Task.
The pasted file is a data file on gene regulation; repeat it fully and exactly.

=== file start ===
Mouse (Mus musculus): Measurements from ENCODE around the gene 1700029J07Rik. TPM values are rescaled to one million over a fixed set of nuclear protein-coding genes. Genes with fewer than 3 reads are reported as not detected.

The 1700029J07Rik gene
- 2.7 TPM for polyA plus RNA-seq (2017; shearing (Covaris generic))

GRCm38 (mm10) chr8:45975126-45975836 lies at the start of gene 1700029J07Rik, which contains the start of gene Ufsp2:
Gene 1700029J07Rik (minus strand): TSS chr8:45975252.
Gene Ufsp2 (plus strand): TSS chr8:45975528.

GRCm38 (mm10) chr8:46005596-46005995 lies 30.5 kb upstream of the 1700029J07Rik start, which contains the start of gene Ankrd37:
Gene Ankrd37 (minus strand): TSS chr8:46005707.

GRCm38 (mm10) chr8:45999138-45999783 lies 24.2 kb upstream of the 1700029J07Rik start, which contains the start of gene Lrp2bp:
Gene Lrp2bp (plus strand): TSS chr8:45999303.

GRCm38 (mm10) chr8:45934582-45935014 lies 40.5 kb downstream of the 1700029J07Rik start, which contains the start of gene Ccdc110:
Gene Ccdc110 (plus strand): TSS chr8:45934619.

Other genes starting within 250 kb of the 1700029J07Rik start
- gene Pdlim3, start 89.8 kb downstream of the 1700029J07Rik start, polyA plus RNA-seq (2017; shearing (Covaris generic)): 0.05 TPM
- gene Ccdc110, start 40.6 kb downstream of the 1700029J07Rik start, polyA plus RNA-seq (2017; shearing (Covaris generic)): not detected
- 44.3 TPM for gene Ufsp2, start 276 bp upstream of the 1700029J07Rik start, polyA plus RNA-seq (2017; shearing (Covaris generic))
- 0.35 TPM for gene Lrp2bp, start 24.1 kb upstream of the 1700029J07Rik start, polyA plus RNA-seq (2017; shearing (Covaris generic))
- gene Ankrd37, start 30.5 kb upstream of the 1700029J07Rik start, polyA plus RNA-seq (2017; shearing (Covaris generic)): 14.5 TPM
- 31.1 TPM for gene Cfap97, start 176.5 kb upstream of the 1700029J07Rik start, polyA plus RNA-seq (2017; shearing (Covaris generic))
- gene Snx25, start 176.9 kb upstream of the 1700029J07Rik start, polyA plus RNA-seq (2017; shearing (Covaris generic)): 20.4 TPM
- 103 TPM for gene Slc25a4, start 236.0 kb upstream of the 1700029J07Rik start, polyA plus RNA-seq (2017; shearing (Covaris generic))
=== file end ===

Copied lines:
Mouse (Mus musculus): Measurements from ENCODE around the gene 1700029J07Rik. TPM values are rescaled to one million over a fixed set of nuclear protein-coding genes. Genes with fewer than 3 reads are reported as not detected.

The 1700029J07Rik gene
- 2.7 TPM for polyA plus RNA-seq (2017; shearing (Covaris generic))

GRCm38 (mm10) chr8:45975126-45975836 lies at the start of gene 1700029J07Rik, which contains the start of gene Ufsp2:
Gene 1700029J07Rik (minus strand): TSS chr8:45975252.
Gene Ufsp2 (plus strand): TSS chr8:45975528.

GRCm38 (mm10) chr8:46005596-46005995 lies 30.5 kb upstream of the 1700029J07Rik start, which contains the start of gene Ankrd37:
Gene Ankrd37 (minus strand): TSS chr8:46005707.

GRCm38 (mm10) chr8:45999138-45999783 lies 24.2 kb upstream of the 1700029J07Rik start, which contains the start of gene Lrp2bp:
Gene Lrp2bp (plus strand): TSS chr8:45999303.

GRCm38 (mm10) chr8:45934582-45935014 lies 40.5 kb downstream of the 1700029J07Rik start, which contains the start of gene Ccdc110:
Gene Ccdc110 (plus strand): TSS chr8:45934619.

Other genes starting within 250 kb of the 1700029J07Rik start
- gene Pdlim3, start 89.8 kb downstream of the 1700029J07Rik start, polyA plus RNA-seq (2017; shearing (Covaris generic)): 0.05 TPM
- gene Ccdc110, start 40.6 kb downstream of the 1700029J07Rik start, polyA plus RNA-seq (2017; shearing (Covaris generic)): not detected
- 44.3 TPM for gene Ufsp2, start 276 bp upstream of the 1700029J07Rik start, polyA plus RNA-seq (2017; shearing (Covaris generic))
- 0.35 TPM for gene Lrp2bp, start 24.1 kb upstream of the 1700029J07Rik start, polyA plus RNA-seq (2017; shearing (Covaris generic))
- gene Ankrd37, start 30.5 kb upstream of the 1700029J07Rik start, polyA plus RNA-seq (2017; shearing (Covaris generic)): 14.5 TPM
- 31.1 TPM for gene Cfap97, start 176.5 kb upstream of the 1700029J07Rik start, polyA plus RNA-seq (2017; shearing (Covaris generic))
- gene Snx25, start 176.9 kb upstream of the 1700029J07Rik start, polyA plus RNA-seq (2017; shearing (Covaris generic)): 20.4 TPM
- 103 TPM for gene Slc25a4, start 236.0 kb upstream of the 1700029J07Rik start, polyA plus RNA-seq (2017; shearing (Covaris generic))